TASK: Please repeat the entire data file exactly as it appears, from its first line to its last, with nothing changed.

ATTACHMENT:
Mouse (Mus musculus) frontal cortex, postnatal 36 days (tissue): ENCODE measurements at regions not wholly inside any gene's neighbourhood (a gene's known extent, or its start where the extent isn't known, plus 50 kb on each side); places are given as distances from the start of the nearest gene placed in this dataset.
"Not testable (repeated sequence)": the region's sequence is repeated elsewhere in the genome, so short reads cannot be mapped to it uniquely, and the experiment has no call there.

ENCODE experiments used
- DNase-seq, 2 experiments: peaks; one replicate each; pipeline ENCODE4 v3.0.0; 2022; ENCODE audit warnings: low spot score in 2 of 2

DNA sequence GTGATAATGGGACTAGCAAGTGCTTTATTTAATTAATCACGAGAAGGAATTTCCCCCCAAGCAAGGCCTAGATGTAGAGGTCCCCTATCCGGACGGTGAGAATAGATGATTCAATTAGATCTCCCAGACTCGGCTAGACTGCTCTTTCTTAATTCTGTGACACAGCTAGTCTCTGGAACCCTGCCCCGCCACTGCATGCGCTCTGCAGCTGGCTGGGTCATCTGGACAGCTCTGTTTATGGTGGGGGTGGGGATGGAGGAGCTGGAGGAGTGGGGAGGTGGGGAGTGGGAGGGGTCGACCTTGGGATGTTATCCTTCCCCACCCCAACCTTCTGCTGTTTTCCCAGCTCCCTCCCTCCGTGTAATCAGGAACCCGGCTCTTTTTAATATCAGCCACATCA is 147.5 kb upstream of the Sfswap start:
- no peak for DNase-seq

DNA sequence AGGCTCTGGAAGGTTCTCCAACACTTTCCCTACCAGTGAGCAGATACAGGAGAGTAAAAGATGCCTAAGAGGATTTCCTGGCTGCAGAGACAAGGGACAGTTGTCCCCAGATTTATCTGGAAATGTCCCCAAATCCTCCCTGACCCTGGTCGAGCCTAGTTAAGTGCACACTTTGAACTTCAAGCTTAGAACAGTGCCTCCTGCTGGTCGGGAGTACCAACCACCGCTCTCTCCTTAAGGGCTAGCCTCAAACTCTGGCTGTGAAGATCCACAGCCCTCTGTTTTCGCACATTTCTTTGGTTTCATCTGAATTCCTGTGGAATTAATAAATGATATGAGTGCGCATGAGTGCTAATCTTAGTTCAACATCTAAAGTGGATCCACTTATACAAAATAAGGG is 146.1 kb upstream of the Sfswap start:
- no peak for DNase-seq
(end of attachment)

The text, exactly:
Mouse (Mus musculus) frontal cortex, postnatal 36 days (tissue): ENCODE measurements at regions not wholly inside any gene's neighbourhood (a gene's known extent, or its start where the extent isn't known, plus 50 kb on each side); places are given as distances from the start of the nearest gene placed in this dataset.
"Not testable (repeated sequence)": the region's sequence is repeated elsewhere in the genome, so short reads cannot be mapped to it uniquely, and the experiment has no call there.

ENCODE experiments used
- DNase-seq, 2 experiments: peaks; one replicate each; pipeline ENCODE4 v3.0.0; 2022; ENCODE audit warnings: low spot score in 2 of 2

DNA sequence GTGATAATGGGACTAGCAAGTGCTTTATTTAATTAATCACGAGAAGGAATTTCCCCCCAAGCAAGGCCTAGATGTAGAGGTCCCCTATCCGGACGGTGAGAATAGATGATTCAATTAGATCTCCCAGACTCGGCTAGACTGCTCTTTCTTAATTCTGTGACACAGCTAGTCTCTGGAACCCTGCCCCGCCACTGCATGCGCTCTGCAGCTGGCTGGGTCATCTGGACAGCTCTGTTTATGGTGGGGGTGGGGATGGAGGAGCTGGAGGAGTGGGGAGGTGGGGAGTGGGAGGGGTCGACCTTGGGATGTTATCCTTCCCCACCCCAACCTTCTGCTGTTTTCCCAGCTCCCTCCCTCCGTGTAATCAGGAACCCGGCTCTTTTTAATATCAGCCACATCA is 147.5 kb upstream of the Sfswap start:
- no peak for DNase-seq

DNA sequence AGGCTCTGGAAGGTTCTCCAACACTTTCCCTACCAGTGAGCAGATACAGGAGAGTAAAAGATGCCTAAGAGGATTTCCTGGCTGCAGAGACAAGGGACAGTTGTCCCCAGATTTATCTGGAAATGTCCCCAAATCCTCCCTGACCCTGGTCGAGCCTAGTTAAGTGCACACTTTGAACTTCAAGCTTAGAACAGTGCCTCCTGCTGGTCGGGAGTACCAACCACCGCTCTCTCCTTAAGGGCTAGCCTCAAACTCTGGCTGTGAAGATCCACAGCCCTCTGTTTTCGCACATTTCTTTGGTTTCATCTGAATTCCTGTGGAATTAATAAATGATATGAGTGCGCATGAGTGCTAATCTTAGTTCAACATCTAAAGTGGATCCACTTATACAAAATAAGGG is 146.1 kb upstream of the Sfswap start:
- no peak for DNase-seq